Thus, the moral complaints that erupt from within that framework are naturally askew.

A Bad Family Tree

We all begin life with not only a morally deficient mind and heart, but also a bad family lineage and taskmaster.

When Jesus confronted His enemies who were riding the wrong moral high horse, He said to them: "You are of your father the devil, and you want to do the desires of your father. He was a murderer from the beginning, and does not stand in the truth because there is no truth in him. Whenever he speaks a lie, he speaks from his own nature, for he is a liar and the father of lies" (John 8:44).

Of course, few of us ever felt that we were in a position where we needed to "escape from the snare of the devil" and were "held captive by him to do his will" (2 Timothy 2:26), but Jesus and His Word clearly state that's the original position of all of us who at one time or another opposed God's moral Law.

As Christians, we now have a new Father (Galatians 4:6) with Him having "rescued us from the domain of darkness, and transferred us to the kingdom of His beloved Son" (Colossians 1:13) so that we see moral issues as God does. By contrast, those who opposed Jesus' teaching do so for this reason: "You do not believe because you are not of My sheep" (John 10:26).

A False Moral Grounding

There's no question that passions (sometimes in the extreme) exist in the non-Christian for the moral positions they assume. There's also passion in the Christian for the ethical stances they hold. What's the difference?

First, as I've discussed elsewhere, the non-Christian has no objective foundation for their morality. It's not that they need God to act morally [3], but without Him, there is no basis for objective moral standards and duties.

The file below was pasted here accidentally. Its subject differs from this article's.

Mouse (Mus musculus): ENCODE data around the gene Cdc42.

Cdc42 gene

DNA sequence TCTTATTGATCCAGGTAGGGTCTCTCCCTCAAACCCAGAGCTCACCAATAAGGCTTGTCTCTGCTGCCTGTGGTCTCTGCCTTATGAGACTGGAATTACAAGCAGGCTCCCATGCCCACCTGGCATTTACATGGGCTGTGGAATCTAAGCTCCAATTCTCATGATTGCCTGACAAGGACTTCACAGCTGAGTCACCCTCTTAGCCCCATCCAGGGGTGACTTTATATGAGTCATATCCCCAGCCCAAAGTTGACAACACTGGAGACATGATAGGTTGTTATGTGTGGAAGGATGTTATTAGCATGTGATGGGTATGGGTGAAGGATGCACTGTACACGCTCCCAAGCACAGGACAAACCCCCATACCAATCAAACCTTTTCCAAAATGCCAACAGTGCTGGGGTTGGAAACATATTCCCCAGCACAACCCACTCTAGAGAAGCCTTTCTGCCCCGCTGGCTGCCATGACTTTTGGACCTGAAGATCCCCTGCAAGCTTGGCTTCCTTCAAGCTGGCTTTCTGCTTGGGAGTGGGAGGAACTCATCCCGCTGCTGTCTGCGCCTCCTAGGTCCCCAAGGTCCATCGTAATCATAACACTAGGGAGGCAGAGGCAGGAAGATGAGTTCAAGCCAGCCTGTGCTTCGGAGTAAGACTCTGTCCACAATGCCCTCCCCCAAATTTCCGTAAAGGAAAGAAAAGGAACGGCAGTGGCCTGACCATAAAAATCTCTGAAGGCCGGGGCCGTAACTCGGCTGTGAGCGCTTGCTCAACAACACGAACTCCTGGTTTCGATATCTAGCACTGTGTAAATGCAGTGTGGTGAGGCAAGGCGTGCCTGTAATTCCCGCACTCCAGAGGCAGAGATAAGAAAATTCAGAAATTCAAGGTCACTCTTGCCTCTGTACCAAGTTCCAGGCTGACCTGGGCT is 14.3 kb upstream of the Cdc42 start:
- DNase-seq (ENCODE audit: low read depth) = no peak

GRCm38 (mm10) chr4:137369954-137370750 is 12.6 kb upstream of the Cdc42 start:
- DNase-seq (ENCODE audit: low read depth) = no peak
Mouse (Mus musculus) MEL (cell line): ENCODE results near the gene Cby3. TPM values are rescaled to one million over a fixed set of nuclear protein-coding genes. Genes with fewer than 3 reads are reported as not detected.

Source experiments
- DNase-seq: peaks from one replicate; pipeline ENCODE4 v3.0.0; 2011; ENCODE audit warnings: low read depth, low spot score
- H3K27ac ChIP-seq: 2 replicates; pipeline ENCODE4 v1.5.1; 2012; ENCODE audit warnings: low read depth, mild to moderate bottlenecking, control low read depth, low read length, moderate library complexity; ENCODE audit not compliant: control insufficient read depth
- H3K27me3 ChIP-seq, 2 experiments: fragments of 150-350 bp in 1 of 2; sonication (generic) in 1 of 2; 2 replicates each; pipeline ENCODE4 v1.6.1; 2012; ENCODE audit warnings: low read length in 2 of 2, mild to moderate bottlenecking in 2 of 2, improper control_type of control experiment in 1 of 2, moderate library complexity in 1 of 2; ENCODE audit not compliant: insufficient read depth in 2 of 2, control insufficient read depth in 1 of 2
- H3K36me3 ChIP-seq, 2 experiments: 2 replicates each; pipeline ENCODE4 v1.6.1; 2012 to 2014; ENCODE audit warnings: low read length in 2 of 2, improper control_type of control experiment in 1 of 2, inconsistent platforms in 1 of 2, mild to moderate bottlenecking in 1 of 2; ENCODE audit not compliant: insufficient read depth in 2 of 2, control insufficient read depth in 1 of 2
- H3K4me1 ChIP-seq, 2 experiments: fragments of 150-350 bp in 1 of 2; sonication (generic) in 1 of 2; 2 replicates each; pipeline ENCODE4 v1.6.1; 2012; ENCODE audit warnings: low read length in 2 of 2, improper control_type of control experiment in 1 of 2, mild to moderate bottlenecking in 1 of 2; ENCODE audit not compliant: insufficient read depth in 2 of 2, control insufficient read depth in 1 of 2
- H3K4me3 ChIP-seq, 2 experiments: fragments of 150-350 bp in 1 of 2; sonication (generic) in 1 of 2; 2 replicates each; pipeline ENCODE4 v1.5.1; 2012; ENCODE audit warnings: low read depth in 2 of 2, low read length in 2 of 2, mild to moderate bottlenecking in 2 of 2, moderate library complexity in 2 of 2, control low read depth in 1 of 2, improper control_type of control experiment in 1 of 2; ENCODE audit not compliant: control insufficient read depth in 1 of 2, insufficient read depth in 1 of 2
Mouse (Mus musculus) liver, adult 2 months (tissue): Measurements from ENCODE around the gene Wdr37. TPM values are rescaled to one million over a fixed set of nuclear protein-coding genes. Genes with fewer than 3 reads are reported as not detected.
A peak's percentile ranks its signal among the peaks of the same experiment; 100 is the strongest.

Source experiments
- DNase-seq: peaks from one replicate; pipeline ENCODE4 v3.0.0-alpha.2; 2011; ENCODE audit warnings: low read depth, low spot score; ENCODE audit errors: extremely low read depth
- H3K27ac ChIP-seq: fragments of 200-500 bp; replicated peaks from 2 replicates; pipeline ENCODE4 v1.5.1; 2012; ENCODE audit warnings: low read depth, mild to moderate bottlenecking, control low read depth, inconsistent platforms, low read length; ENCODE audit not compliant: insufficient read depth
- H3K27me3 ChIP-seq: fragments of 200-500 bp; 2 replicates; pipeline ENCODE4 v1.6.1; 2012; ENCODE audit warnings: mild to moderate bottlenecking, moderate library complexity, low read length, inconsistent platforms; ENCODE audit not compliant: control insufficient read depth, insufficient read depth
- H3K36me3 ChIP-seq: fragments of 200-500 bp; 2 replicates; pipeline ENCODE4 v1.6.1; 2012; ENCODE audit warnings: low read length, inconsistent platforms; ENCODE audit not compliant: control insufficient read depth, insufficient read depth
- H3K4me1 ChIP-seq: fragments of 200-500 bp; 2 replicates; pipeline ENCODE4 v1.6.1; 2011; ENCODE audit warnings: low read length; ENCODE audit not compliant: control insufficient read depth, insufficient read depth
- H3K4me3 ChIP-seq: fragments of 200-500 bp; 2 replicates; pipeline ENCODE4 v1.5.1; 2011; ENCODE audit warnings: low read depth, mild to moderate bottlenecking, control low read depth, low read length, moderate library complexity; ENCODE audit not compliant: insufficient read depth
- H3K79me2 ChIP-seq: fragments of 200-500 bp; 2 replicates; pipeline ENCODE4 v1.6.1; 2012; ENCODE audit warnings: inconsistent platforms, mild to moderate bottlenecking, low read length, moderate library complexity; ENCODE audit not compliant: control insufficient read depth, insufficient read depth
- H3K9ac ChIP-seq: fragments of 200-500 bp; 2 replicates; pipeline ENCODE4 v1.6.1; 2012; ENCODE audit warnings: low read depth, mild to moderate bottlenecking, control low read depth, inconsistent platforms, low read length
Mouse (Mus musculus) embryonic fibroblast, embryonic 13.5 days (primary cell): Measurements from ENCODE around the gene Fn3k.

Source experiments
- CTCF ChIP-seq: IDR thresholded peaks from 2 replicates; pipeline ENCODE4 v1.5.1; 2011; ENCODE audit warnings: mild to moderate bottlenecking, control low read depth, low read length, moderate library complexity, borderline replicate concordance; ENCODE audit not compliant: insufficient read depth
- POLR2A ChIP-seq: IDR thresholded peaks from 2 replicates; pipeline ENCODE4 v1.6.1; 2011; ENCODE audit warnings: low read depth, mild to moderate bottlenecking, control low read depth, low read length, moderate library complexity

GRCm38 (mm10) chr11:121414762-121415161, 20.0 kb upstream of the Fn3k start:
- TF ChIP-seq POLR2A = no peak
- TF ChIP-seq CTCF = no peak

This fact is not up for debate as various atheists such as Kai Nielsen have pointed out:
We have been unable to show that reason requires the moral point of view or that really rational persons need not be egotists or classical amoralists. Reason doesn't decide here. The picture I have painted for you here is not a pleasant one for me and reflection on this actually depresses me. Pure, practical reason even with the good knowledge of the facts will not take you to morality." [4]
This leaves the non-Christian to their own personal opinions or prevailing cultural mores to draw their always-changing moral lines in the sand. Such is not the case with the Christian who points to a never-changing God and His Word for deciding right from wrong.

Second, the passion the non-Christian has is driven by self and a strong craving to satisfy their desires whereas the Christian is driven by their passion for God and a longing to see His true justice done.

Jesus encountered this same spirit in His enemies whom He scolded for "teaching as doctrines the precepts of men" (Matthew 15:9) and for their selfish longings that detoured them away from carrying out God's real moral Law (e.g. Mark 7:10-13).

A Vindictive Spirit

The last distinction between the moral outrages expressed by non-Christians and Christians is that the first almost always exhibits a vindictive spirit that seeks to destroy those who oppose it. Moreover, this vengeful attitude celebrates the destruction of its enemy and applauds when their businesses are closed, onerous fines are levied, and imprisonments occur.